Evolving Models of Stellar Photospheric and Coronal Magnetic Fields
ROSES ID: NNH15ZDA001N Selection Year: 2015
Program Element: Focused Science Topic
Principal Investigator: Marc DeRosa
Affiliation(s): Lockheed Martin ATC
Beeck, Benjamin Collaborator Max-Planck-GesellSchaft
Cheung, Chun Ming Mark Co-I/Science PI Lockheed Martin Inc.
Jeffers, Sandra V Collaborator Goettingen University, Germany
Magnetic fields in the atmospheres of Sun-like stars are the bridge between the dynamo activity occurring in stellar interiors and their observable characteristics. Observational evidence of magnetic fields and magnetic proxies show that Sun-like stars span the gamut of activity levels, ranging from extremely quiet stars to highly variable stars possessing starspots or starspot groups covering a large fraction of the stellar surface. Furthermore, comparative studies show the Sun is far from a typical star.
In this project, we aim to answer the following science questions:
, What constraints can measurements of magnetic spots, differential rotation, and flares on other stars teach us about the solar dynamo?
, What are the limits of observational inference of magnetic fields and differential rotation on other stars?
, What are the coronal magnetic configurations associated with superflare events (as observed, for example, in white light photometric data in Kepler)?
, What is the importance of well-known physical processes on the Sun (including flux emergence, differential rotation, turbulent diffusion) for magnetic activity on other stars?
We propose a forward modeling framework to address these questions. First, we will run a series of surface-flux transport (SFT) models of starspot evolution. A number of these models will then be used as lower boundary conditions to drive time-evolving force- free models of the global stellar coronal field. The coronal magnetic fields are evolved by magnetofriction (MF), which has been applied successfully for modeling a variety of solar coronal field configurations, including active regions and filaments. This type of time-dependent modeling will allow us to construct force-free coronal fields evolving in response to starspot evolution.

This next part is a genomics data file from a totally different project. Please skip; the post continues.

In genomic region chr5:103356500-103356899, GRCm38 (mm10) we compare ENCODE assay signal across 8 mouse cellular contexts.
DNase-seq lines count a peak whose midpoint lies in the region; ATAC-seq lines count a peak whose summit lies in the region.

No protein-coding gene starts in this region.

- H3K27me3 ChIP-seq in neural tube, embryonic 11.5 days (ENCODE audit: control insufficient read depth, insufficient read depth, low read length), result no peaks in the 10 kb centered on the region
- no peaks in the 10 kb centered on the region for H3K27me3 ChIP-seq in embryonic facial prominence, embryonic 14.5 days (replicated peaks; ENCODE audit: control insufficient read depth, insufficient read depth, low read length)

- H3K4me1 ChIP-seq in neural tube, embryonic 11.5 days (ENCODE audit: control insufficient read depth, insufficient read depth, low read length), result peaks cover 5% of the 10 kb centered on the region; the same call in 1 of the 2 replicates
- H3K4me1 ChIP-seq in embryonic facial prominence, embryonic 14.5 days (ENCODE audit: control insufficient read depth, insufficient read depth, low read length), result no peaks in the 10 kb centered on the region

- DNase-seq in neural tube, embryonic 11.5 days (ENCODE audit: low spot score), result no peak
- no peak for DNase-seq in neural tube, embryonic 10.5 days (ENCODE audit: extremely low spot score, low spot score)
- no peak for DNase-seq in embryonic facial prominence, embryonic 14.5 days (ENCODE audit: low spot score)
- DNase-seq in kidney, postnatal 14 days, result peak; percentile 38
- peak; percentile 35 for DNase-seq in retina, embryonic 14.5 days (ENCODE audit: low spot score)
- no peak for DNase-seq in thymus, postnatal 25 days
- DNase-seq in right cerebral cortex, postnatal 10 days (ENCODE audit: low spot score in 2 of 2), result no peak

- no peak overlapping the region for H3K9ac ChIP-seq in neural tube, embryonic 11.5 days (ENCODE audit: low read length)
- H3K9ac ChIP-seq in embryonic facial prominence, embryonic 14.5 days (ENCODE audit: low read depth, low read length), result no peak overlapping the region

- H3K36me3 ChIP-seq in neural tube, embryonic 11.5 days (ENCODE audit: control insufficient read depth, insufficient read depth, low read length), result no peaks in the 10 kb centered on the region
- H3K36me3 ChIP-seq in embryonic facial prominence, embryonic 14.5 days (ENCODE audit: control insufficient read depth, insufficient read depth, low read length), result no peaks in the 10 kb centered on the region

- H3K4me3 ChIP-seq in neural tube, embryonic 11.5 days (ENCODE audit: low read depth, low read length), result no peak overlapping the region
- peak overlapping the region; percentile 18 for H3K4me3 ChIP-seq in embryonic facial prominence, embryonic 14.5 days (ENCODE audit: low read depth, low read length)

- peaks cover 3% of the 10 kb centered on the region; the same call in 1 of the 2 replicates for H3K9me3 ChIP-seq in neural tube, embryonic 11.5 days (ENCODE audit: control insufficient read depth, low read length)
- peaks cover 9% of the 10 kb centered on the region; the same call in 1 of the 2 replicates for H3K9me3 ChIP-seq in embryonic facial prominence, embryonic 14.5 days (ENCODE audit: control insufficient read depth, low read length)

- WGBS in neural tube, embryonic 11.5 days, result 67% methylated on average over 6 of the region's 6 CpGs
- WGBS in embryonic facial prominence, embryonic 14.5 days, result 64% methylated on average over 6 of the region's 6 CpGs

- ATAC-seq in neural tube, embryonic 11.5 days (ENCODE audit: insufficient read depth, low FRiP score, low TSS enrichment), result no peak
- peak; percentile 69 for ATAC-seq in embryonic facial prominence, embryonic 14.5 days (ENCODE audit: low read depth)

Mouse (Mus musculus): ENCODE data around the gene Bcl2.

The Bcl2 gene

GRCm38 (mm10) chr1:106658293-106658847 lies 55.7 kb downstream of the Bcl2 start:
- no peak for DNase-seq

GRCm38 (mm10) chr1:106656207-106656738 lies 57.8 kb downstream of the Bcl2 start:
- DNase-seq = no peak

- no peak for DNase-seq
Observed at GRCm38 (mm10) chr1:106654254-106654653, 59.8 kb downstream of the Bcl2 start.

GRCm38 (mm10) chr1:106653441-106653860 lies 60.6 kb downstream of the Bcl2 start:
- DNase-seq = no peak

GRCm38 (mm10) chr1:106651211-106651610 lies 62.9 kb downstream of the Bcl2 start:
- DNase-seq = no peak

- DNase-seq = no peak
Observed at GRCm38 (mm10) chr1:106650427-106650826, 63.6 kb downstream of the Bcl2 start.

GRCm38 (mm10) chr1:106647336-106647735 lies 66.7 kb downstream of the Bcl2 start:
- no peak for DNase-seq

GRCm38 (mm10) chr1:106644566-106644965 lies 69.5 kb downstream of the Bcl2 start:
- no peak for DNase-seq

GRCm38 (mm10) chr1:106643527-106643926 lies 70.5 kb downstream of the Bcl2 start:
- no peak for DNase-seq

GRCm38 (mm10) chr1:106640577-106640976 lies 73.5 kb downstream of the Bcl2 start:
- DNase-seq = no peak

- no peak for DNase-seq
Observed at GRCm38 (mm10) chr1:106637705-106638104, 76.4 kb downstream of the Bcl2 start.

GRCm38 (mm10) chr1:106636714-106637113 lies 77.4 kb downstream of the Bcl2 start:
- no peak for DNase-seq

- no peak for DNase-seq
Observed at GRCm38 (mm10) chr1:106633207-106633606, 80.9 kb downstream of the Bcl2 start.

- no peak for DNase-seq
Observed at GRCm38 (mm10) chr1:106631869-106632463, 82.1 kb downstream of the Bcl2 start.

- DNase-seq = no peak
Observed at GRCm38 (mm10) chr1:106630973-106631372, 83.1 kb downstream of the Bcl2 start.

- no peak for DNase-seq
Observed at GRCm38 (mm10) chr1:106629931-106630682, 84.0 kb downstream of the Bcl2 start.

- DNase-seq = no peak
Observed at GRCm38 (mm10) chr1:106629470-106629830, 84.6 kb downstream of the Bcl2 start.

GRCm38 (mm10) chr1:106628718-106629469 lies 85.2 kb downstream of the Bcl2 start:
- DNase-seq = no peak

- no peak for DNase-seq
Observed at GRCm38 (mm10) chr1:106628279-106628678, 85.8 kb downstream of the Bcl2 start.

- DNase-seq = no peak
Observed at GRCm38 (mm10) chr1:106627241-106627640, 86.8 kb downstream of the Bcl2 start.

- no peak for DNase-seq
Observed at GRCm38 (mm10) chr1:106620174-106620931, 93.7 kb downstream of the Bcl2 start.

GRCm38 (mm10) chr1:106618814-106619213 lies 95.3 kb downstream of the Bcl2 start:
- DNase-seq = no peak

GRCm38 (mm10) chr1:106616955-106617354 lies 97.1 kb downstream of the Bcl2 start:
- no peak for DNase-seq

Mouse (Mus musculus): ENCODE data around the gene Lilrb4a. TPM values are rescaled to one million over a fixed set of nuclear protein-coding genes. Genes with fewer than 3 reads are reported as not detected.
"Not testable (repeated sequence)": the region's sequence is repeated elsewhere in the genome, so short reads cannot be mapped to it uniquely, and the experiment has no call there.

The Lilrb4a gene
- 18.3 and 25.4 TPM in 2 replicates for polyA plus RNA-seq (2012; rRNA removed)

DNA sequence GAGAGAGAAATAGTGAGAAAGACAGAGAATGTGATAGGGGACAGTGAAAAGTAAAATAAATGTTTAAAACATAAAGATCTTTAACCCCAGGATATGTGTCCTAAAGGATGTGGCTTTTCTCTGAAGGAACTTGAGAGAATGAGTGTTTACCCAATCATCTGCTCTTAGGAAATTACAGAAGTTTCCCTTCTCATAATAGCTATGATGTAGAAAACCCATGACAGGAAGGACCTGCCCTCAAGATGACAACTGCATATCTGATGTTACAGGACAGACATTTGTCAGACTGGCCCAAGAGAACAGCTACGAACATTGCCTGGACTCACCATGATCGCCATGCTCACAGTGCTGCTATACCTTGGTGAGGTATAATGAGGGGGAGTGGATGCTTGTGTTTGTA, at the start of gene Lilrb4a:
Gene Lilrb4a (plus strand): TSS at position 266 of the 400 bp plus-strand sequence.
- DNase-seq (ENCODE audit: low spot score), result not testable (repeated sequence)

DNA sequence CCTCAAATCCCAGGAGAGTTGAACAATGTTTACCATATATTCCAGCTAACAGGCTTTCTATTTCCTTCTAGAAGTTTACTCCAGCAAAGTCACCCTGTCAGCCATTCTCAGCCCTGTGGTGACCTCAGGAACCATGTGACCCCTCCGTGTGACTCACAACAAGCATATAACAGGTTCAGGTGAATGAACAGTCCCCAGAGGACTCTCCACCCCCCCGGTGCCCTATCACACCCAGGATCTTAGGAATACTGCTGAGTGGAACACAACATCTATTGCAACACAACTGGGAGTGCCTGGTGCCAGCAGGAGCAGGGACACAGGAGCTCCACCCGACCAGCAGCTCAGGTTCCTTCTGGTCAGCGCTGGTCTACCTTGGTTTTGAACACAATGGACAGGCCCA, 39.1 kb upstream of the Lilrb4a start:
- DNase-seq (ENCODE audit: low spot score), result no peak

The combined SFT/MF simulations will be used to produce synthetic spectropolarimetric measurements, which then will serve as input constraints for Zeeman Doppler Imaging (ZDI) inversions. The aim is to determine the validity of the inversions, and to examine the correspondence between such inferred magnetic properties with the input SFT parameters governing flux emergence, differential rotation and turbulent dispersal. Properties that appear important for the solar case but are not well constrained for other stars, such as latitudinal flows, will also be considered. The buildup of free magnetic energy in the MF simulation domain will also be evaluated, and used to determine whether evolution associated with interacting starspots (which presumably may be much larger than the biggest sunspots) may build up sufficient free magnetic energy to power so-called superflares (such as those observed in Kepler white light time series data).
This project is expected to complement other participating projects in the LWS Solar- Stellar Connection Focus Team by enabling outputs of dynamo models, in particular those that produce time-varying surface flux patterns throughout successive stellar activity cycles, to be used for ZDI inversions and coronal MF simulations described above. The resulting Stokes spectral profiles and model coronal fields can then be analyzed as if they were observed, and compared with actual observations of cool stars. ,
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